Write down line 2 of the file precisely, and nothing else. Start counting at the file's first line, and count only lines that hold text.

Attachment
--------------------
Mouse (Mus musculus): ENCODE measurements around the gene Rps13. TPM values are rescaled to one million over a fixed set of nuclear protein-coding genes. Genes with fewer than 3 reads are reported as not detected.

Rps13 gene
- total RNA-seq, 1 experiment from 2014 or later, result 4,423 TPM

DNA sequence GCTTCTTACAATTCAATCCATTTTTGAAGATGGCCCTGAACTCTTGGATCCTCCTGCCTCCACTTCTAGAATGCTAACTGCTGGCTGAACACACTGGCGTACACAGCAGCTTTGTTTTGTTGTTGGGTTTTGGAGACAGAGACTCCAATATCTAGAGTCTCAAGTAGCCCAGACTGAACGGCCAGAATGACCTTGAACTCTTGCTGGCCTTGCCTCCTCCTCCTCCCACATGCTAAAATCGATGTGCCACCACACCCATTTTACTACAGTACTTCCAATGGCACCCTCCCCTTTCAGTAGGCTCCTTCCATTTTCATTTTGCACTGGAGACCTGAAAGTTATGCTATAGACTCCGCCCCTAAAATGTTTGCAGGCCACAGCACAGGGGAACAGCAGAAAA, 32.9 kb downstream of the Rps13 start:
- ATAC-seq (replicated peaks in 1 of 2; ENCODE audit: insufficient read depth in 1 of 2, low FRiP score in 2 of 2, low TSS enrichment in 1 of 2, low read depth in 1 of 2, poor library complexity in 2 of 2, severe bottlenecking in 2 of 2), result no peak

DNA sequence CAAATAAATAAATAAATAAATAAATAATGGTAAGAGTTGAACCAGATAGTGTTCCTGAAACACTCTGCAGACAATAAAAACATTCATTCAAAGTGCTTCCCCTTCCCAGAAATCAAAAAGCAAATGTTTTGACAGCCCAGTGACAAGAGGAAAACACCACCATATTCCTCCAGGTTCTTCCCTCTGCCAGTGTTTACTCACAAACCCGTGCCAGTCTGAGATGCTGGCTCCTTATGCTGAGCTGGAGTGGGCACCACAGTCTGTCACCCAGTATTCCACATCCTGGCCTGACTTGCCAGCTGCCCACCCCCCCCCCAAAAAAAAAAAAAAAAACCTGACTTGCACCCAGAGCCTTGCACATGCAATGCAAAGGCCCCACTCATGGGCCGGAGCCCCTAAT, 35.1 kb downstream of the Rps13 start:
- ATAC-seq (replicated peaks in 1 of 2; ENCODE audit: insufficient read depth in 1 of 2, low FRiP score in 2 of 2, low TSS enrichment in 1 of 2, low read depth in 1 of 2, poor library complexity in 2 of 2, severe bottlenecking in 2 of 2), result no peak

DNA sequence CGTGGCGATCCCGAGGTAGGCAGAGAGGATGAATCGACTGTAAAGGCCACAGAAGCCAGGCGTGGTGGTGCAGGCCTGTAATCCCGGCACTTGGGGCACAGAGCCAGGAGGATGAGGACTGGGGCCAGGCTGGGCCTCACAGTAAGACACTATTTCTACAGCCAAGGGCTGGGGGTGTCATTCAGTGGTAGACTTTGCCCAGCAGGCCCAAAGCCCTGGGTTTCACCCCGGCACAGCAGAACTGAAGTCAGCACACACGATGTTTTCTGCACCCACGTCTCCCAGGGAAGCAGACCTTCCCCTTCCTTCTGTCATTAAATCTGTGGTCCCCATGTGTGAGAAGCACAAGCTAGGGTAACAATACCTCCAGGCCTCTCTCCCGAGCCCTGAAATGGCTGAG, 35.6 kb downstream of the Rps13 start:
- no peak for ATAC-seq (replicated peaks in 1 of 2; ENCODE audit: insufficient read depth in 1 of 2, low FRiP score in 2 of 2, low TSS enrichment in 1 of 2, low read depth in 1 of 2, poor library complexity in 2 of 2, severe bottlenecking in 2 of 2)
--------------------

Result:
Rps13 gene